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3.4 out of 5 stars
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3.4 out of 5 stars
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on 16 August 2014
I absolutely loved Maria Semple's previous novel 'Where Did You Go Bernadette?', which is a skilfully crafted portrait of a marriage on the brink. 'This One Is Mine' deals with similar issues of love and marriage, this time set in LA. Violet is married to David, and although they are very rich indeed, all is not well. New mother Violet sees only sadness in the world until she meets a down and out ex-junkie, Teddy. Meanwhile Sally, David's tall, blonde ballet teacher sister, is desperate to marry well and thinks she has found the perfect man. Unfortunately for Sally, the man isn't as emotionally connected to Sally, or the world, as Sally would wish him to be.

Although the plot of 'This One Is Mine' weaves between backstory and the present at quite a pace, with moments of hilarity and deep insight, I didn't have same kind of affinity with the characters as those in 'Bernadette'. Both of the central love stories in this book seemed weak and unbelievable - and the female lead annoyed me with her inability to deal with her situation.

I believe this novel was written before 'Bernadette', so I hope Semple's next novel will be of the same quality as 'Bernadette'.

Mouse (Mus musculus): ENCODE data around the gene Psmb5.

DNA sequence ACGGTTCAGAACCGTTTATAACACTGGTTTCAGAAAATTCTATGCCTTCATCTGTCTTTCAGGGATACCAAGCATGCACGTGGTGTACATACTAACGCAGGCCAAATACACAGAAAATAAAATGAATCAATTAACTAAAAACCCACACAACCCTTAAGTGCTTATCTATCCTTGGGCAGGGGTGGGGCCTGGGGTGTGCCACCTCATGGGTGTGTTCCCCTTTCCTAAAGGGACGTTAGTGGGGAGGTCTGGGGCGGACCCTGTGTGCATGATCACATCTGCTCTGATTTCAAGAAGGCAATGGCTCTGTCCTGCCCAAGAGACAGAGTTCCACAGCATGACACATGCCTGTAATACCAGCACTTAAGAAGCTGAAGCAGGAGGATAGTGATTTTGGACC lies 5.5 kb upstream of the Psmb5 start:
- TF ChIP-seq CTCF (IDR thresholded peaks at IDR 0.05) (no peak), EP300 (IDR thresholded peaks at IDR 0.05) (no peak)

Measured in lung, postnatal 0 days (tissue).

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on 4 January 2016
I came to this after enjoying Where D'You Go Bernadette? I loved every page and thought her plotting downright brilliant in that although she was writing about a whole range of weirdo LA characters, the psychology of each of them was entirely convincing all the way through. It's ages since I stayed up after midnight, reading. (I'm no spring chicken.) But this one did it for me. It's funny, funny, funny - and oh, so, so clever.
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on 2 April 2014
My copy had some upside-down print and so I was given a full refund by the seller! I would not let go of my copy now, defective or not.

I liked this and could not put it down. In places it is just as wacky and funny as Bernadette, and although it takes place in the crazy world of LA, it feels somehow more real and serious than Bernadette. And better structured.
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on 21 July 2017
A very good read.
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TOP 500 REVIEWERon 12 August 2014
Now please don't go thinking (as I did) that this is the second book by Where'd You Go, Bernadette author Maria Semple. This One is actually Semple's debut novel, 're-packaged' and artfully presented to us almost as if it's her latest book, when in fact it was first published in 2008. Maria Semple's razor-sharp dialogue snaps and fizzes but for me - and it's a big but - it's simply not in the same league as Where'd You Go, Bernadette.

Whereas Bernadette is an original multi-layered read with an engaging protagonist, this is just a ho-hum story of two rather dislikeable women in sunny LA: Violet, the privileged wife and mother who has everything - including ennui. And her sister-in-law Sally, a scheming husband-hunter who hides her vulnerability under her carefully-controlled perfect figure. That's about it. There are a couple of big 'set pieces', both pretty lame, and some grunts of amusement rather than any real out-and-out laughs. You certainly won't find anything profound.

It's interesting to compare the two books as it shows just how much Semple has developed as a writer. Also interesting to compare the two characters of Violet and Sally in this earlier book; the author plays with our perceptions of these two women throughout the story but they're hard to warm to and one wonders why Semple chose to write about them. As they say in the States, go figure.